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I know, too, the sportive sayings which Lasus of Hermione has uttered about fishes; which Chamæleon of Heraclea has recorded in writing, in his book on this very Lasus, where he says—' They say that Lasus called raw fish ὀπτὸς (which means roasted or visible); and when many people wondered why he did so, he thus began to prove what he had said; arguing thus: 'As whatever a person can hear (ἀκοῦσαι) is properly called ἀκουστὸν, and as whatever a person can understand by his intellect (νοῆσαι) is properly called νοητὸν, so whatever any one can see (ὄπτεσθαι) is clearly ὀπτόν;; as therefore it was possible to see the fish, he evidently was ὀπτός.'.' And once, in a joke, he stole a fish from a fisherman, and having taken it, he gave it to one of the bystanders; and when the fisherman put him to his oath, he swore that he had not got it himself, and that he had not seen any one else take it; because, in fact, he himself had taken it, but some one else had got it. And then he prompted the other man, on the other hand, to swear that he had not taken it himself, and that he was not acquainted with any one else who had it; for, in fact, Lasus had taken it, and he himself had it.” And Epicharmus jests in the same way; as, in his Logus and Logina,— [p. 535]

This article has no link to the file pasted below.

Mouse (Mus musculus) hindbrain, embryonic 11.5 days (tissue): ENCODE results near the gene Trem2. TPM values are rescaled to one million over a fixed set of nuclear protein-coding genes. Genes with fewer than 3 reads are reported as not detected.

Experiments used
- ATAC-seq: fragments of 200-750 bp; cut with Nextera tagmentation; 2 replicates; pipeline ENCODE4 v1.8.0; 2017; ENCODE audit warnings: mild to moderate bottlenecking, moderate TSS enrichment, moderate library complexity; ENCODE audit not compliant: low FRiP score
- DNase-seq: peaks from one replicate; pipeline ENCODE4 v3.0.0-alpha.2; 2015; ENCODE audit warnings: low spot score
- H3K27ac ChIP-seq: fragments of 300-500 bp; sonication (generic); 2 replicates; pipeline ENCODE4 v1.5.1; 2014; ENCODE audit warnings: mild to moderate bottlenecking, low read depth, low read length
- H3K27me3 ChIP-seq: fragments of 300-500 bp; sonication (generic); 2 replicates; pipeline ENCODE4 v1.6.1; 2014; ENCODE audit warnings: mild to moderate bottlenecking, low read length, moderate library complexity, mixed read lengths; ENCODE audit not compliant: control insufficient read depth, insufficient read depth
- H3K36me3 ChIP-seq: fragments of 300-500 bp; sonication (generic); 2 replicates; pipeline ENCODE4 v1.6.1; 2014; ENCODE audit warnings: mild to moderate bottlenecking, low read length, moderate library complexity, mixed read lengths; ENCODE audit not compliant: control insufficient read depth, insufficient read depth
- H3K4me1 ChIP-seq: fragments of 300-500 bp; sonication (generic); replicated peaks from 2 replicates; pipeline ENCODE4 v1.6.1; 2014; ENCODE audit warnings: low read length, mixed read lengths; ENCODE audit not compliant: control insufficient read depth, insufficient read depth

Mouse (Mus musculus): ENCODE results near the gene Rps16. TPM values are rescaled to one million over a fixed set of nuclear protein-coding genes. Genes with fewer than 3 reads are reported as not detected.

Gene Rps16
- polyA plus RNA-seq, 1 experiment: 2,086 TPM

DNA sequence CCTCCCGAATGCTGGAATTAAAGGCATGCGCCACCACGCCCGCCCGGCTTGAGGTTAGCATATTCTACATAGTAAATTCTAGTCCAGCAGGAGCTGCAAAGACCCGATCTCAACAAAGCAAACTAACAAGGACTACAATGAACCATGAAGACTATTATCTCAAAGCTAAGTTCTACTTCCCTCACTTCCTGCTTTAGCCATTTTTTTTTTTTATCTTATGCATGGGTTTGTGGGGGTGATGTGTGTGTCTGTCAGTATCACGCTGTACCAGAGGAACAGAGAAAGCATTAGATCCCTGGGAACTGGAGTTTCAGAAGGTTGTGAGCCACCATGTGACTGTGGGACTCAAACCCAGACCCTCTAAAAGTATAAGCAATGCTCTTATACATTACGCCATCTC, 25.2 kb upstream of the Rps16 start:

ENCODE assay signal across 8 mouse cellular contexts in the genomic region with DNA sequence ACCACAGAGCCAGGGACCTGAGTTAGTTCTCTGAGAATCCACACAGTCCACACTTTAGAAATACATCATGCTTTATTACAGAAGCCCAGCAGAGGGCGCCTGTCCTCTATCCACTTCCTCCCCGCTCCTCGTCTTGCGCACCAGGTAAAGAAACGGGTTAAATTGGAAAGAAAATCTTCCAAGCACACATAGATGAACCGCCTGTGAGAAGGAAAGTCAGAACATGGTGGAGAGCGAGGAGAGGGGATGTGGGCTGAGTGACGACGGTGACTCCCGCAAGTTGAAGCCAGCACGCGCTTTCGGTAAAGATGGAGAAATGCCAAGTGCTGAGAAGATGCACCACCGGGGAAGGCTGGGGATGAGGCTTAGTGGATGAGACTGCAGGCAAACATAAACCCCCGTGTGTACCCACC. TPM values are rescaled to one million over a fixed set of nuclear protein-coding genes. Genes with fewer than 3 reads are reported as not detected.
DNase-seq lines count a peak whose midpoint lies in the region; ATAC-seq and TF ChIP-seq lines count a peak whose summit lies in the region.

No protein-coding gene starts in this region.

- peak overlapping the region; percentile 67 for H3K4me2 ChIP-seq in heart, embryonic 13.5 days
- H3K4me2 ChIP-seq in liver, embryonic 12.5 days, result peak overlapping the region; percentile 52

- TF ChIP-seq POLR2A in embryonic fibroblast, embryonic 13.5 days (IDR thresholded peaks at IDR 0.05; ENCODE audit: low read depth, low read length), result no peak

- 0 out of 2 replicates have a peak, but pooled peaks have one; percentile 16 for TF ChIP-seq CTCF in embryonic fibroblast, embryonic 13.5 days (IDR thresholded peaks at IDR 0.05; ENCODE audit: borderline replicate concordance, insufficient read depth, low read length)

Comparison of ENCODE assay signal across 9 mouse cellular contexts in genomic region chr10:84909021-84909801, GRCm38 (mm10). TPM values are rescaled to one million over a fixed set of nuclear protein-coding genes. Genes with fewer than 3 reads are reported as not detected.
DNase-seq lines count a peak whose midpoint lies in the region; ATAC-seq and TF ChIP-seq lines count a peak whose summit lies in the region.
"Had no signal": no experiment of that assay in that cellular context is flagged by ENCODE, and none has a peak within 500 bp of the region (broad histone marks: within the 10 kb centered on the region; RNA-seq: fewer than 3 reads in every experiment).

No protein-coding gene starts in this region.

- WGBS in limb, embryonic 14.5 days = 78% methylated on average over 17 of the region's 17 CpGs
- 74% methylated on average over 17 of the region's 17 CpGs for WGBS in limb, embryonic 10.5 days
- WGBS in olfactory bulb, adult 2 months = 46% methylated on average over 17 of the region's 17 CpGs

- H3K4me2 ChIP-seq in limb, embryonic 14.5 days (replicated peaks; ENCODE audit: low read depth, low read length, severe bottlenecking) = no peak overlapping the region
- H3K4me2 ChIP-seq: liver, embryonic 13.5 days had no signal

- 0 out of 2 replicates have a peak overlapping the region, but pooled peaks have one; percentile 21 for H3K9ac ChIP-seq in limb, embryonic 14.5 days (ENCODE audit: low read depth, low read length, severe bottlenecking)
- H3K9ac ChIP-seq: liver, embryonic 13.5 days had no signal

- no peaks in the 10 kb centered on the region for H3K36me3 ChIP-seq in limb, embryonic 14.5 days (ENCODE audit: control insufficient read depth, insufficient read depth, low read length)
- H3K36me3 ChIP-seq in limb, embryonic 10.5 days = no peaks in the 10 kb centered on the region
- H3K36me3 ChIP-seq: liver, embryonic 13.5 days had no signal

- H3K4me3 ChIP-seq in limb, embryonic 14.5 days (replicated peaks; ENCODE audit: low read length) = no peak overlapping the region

A. Jupiter 'tis who did invite me, giving
A feast (γ̓ ἔρανον) to Pelops.
B. 'Tis a sorry food,
That crane (γέρανος), to my mind.
A. But I did not say
A crane (γέρανον), but a feast (ἔρανόν γε), as you might well have heard.

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